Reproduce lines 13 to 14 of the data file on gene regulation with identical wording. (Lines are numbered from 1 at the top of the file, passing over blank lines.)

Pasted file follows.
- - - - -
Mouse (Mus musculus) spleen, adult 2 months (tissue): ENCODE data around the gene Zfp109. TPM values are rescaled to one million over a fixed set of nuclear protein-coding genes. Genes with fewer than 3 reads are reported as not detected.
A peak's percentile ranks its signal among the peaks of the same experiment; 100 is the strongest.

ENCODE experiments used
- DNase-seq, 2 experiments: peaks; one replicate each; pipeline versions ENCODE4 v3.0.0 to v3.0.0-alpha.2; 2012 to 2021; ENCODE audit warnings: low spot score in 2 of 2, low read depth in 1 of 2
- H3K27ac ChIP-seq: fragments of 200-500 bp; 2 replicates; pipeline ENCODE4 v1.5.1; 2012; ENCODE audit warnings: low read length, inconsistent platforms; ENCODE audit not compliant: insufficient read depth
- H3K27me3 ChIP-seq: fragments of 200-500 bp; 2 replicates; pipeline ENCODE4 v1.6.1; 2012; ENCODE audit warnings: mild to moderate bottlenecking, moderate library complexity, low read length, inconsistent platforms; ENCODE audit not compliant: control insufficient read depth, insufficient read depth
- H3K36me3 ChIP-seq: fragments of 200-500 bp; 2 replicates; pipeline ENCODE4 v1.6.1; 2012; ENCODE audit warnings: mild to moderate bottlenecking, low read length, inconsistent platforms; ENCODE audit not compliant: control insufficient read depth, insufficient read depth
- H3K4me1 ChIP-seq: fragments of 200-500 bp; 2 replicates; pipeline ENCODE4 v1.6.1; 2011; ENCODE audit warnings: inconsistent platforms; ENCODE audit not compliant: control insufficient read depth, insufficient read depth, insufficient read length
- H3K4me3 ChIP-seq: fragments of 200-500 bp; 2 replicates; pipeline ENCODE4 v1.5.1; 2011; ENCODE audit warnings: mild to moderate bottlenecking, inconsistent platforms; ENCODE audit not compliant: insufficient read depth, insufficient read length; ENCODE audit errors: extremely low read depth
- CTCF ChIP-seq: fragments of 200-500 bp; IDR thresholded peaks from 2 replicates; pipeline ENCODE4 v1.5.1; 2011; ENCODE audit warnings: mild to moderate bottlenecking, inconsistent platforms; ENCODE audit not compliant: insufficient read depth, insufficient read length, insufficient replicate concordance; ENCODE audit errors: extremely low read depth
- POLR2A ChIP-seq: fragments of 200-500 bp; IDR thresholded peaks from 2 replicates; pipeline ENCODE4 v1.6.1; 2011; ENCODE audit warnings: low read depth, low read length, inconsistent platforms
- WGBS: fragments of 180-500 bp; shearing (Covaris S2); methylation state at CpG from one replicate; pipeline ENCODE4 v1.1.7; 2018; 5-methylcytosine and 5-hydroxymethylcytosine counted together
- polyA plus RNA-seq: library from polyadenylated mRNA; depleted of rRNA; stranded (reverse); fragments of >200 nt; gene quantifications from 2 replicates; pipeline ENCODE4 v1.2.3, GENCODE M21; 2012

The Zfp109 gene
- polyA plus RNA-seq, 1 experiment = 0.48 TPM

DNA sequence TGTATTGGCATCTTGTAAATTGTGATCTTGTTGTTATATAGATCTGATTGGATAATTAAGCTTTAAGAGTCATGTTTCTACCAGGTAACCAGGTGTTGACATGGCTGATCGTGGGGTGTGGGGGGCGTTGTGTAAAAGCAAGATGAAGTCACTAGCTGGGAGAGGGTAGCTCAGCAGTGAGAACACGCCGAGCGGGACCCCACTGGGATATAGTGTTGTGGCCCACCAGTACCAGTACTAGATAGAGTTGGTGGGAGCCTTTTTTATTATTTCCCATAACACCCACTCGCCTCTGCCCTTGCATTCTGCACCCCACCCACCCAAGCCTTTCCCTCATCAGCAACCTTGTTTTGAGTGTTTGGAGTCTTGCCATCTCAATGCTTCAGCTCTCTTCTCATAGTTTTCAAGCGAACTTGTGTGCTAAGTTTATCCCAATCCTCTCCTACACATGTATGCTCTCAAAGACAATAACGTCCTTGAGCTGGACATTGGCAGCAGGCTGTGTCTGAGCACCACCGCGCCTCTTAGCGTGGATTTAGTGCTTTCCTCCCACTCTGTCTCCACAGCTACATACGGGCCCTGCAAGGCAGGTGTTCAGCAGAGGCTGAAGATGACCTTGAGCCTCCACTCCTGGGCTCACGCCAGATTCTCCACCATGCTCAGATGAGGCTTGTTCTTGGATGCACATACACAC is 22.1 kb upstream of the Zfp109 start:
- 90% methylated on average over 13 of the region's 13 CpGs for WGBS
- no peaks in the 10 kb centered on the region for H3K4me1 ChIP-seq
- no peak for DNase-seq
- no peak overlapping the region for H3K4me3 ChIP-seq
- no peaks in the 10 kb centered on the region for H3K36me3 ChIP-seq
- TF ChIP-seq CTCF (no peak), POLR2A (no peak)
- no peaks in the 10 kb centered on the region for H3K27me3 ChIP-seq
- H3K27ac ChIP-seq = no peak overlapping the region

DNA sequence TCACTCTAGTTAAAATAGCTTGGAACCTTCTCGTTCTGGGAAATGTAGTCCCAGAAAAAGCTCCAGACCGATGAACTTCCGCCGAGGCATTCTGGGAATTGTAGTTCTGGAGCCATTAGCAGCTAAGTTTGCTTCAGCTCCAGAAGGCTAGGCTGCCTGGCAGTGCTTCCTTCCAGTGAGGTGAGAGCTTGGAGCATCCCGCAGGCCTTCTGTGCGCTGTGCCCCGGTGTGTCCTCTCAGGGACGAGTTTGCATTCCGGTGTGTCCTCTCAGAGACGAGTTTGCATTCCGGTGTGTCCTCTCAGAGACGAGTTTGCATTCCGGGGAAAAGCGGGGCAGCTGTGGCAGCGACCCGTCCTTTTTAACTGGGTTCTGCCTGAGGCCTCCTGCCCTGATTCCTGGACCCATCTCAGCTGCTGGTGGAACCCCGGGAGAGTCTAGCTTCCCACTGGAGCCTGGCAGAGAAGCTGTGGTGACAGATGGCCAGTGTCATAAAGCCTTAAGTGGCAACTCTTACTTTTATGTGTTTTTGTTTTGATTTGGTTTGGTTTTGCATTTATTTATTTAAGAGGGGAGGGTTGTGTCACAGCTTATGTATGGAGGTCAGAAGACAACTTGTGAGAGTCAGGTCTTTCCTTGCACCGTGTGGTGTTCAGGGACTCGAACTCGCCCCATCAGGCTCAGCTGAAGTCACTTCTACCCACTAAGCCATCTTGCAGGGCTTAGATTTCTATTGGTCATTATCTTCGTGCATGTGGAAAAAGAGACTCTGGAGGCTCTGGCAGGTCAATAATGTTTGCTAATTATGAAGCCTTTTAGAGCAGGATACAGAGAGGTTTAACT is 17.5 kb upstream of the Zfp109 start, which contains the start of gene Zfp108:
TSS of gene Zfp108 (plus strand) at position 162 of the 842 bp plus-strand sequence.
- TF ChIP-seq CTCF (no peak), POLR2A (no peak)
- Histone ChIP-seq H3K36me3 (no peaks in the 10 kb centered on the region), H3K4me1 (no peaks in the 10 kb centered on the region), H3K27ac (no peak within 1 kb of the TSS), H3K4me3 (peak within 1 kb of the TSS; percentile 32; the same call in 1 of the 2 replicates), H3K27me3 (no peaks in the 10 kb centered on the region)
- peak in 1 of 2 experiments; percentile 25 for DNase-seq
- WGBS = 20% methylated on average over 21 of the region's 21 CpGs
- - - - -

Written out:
- polyA plus RNA-seq: library from polyadenylated mRNA; depleted of rRNA; stranded (reverse); fragments of >200 nt; gene quantifications from 2 replicates; pipeline ENCODE4 v1.2.3, GENCODE M21; 2012

The Zfp109 gene